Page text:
<forgot-password> I'm thinking ofjust adding 0x30, but that will only work up to 9 :/
<andrewrk> try std.fmt.formatIntBuf
<forgot-password> I found that in the source as well, but I didn't now what to pass at a glance, so I just ticked it off :p
<forgot-password> Will take a look though, thanks :)
<andrewrk> const result = out_buf[0..formatIntBuf(out_buf, integer_value, 10, false, 0)];
<andrewrk> a bit clunky, but, that's because bufPrint is the real answer once the issues are resolved
<forgot-password> I'm getting this error: 'comptime_int' does not support field access
<forgot-password> Casting did the trick
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<forgot-password> However, now I have a problem with allocating the buffer... A slice doesn't work, because it demands a []u8 and using a DirectAllocator just hangs the program(/compiler?)
<andrewrk> you're trying to allocate at compile time?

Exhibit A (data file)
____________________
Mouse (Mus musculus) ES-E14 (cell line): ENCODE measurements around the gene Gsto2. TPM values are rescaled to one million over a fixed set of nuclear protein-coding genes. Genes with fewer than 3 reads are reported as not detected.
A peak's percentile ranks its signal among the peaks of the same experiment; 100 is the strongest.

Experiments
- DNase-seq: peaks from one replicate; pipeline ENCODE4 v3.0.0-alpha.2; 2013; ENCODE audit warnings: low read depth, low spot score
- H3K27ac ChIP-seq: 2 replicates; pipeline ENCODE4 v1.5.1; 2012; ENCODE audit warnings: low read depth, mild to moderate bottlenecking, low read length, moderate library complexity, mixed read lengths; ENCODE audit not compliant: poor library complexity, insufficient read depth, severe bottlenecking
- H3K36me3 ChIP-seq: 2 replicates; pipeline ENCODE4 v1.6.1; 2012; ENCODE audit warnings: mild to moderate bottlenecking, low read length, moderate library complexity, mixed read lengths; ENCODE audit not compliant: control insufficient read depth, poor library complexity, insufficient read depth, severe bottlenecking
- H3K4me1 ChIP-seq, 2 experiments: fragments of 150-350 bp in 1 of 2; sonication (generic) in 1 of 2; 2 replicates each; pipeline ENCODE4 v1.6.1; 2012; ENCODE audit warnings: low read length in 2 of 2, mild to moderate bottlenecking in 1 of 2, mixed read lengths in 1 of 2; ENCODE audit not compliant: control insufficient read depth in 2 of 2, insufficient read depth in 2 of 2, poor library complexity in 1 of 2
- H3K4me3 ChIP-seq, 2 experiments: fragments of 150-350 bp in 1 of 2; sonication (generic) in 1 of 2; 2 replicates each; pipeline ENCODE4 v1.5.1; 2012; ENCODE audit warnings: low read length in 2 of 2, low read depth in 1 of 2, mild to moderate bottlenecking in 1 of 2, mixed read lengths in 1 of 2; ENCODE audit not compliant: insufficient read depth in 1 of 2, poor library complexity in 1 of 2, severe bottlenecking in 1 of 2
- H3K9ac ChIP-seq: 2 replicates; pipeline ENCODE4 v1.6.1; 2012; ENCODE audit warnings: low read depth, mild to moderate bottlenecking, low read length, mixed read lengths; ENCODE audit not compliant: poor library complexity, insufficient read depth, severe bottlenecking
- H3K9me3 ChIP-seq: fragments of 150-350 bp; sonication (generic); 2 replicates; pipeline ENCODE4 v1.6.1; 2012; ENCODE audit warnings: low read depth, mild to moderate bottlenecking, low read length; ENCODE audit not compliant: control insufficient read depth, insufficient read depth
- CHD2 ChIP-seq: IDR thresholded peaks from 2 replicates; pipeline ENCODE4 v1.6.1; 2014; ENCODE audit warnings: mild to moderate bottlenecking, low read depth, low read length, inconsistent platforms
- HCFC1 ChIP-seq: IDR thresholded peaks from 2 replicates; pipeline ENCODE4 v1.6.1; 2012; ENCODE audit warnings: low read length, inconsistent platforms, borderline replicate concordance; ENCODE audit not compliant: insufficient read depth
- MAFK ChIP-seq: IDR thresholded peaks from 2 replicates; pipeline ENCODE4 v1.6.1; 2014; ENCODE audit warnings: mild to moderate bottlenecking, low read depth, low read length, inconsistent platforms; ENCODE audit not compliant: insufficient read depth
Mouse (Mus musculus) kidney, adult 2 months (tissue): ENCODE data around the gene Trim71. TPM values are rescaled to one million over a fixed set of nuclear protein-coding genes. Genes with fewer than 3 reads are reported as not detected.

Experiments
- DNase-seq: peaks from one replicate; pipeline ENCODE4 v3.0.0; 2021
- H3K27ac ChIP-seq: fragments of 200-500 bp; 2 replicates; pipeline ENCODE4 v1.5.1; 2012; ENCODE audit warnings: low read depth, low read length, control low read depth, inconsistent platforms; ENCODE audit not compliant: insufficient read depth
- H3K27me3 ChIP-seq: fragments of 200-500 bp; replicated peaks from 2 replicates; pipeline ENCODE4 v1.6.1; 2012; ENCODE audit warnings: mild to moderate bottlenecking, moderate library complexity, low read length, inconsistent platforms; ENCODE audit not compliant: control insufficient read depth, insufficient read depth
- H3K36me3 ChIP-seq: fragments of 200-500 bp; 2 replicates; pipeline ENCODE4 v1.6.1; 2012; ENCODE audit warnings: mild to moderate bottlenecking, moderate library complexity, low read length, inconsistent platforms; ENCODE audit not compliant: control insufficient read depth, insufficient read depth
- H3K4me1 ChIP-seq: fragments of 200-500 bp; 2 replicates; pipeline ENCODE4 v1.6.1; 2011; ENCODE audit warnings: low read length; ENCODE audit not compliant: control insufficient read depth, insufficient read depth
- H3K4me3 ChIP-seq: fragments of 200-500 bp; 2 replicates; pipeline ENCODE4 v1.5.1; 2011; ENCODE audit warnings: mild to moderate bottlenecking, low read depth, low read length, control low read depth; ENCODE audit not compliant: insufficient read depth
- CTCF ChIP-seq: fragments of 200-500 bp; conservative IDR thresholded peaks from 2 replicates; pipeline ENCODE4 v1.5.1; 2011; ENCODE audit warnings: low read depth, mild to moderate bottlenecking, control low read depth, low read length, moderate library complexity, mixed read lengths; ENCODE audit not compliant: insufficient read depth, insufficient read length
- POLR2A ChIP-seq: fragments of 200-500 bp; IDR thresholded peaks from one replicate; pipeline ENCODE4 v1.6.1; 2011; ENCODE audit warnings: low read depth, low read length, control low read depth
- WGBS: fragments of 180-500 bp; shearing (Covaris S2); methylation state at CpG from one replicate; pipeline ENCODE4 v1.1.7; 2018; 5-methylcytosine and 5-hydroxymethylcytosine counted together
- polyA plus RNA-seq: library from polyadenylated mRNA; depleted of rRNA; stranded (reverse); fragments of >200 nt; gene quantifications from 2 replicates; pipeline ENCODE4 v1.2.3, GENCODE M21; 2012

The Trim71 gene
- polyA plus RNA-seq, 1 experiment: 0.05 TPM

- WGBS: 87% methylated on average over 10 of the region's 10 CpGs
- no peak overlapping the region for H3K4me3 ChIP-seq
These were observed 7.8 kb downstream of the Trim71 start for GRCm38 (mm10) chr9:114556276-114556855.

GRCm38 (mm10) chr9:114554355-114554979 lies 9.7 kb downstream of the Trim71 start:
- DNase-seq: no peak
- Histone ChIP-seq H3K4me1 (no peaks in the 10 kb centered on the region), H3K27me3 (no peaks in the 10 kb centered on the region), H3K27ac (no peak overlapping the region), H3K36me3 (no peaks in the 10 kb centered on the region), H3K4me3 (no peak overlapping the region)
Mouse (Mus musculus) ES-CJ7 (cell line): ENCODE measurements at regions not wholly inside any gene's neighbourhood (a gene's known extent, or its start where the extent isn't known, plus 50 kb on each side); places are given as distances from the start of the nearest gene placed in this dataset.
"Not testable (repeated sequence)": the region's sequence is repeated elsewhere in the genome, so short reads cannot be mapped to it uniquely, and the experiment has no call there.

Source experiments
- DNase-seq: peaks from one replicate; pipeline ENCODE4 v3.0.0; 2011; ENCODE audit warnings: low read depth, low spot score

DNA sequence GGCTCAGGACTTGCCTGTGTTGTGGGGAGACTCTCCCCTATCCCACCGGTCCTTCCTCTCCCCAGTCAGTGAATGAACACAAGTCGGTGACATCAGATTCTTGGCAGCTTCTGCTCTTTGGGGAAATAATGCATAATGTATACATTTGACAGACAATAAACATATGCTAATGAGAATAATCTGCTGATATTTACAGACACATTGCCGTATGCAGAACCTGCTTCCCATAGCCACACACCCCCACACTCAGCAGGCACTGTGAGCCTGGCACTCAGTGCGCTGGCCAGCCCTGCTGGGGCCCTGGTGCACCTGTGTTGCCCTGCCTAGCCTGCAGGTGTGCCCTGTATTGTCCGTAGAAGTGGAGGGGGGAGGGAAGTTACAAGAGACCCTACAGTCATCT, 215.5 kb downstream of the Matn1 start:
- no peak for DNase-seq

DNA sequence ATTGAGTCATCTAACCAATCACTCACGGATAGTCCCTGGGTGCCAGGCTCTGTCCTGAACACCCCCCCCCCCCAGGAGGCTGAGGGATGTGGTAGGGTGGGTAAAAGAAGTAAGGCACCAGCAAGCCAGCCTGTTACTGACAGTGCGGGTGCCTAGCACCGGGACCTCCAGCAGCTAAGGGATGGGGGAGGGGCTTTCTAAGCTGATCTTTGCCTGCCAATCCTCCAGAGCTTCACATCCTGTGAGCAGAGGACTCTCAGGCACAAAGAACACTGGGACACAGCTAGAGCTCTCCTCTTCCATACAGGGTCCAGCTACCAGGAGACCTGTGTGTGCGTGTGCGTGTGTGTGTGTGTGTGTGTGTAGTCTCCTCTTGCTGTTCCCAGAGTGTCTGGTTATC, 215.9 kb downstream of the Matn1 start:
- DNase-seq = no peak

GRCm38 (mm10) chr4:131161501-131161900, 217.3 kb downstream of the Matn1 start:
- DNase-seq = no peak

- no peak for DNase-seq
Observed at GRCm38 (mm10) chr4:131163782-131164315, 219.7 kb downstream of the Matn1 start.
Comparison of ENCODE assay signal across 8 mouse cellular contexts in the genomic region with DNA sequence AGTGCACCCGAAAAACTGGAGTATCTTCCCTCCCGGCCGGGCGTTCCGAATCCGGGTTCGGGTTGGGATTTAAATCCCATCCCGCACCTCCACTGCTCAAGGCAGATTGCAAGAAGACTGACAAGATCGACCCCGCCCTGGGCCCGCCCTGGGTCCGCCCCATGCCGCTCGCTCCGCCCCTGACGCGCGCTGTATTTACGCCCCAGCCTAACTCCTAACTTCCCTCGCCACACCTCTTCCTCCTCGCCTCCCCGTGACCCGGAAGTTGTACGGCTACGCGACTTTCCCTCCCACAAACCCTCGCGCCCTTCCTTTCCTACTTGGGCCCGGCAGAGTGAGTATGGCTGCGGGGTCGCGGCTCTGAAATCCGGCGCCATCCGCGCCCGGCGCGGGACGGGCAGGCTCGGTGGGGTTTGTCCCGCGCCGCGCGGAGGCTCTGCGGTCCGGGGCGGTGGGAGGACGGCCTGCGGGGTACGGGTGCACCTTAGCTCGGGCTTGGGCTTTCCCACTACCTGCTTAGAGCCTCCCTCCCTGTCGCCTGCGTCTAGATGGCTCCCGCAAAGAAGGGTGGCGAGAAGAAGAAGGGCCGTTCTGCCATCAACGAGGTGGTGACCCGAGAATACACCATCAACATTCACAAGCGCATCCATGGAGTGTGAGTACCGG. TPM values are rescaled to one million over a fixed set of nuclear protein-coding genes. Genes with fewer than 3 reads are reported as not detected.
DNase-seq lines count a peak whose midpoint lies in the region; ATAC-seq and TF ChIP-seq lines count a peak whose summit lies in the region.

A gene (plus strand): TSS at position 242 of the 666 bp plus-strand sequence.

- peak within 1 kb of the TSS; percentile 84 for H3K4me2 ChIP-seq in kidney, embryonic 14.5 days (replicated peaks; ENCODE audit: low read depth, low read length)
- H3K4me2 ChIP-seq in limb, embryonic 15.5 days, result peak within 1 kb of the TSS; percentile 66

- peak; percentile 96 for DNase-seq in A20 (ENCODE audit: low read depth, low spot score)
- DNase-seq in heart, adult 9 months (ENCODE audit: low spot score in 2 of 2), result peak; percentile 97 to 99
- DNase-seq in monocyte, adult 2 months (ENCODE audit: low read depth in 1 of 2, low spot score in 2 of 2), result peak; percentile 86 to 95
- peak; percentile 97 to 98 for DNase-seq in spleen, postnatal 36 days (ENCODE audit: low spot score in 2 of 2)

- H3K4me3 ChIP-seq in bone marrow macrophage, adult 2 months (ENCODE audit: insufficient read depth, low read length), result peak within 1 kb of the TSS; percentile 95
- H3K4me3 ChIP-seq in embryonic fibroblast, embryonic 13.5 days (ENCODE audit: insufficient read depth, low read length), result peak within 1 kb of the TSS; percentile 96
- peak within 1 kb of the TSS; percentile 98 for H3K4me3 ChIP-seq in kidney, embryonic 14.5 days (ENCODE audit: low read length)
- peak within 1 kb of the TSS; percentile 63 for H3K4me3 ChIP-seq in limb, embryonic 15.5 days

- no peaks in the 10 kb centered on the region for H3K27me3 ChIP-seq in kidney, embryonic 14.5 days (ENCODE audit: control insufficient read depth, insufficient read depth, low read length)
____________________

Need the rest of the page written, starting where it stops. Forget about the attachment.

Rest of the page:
<forgot-password> How else would I go about it? I cannot get the stack allocation to work.
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<andrewrk> what are you trying to do?
<forgot-password> Here's the snippet:
<andrewrk> forgot-password, I think you can move it to inside the while loop: comptime var buf: [100]u8 = undefined;
<andrewrk> you need it to be an array. a slice references other memory
<forgot-password> THat still gives me
<forgot-password> Sorry, I thought I was in my editor. I didn't mean to send it already
<forgot-password> It still gives me 'expected type []u8, found [100]u8'
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<andrewrk> zig won't automatically turn an array into a slice unless you take the address of it
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<forgot-password> andrewk: Alright, how do I do that? I tried to somehow turn it to an array before, but I couldn't figure it out.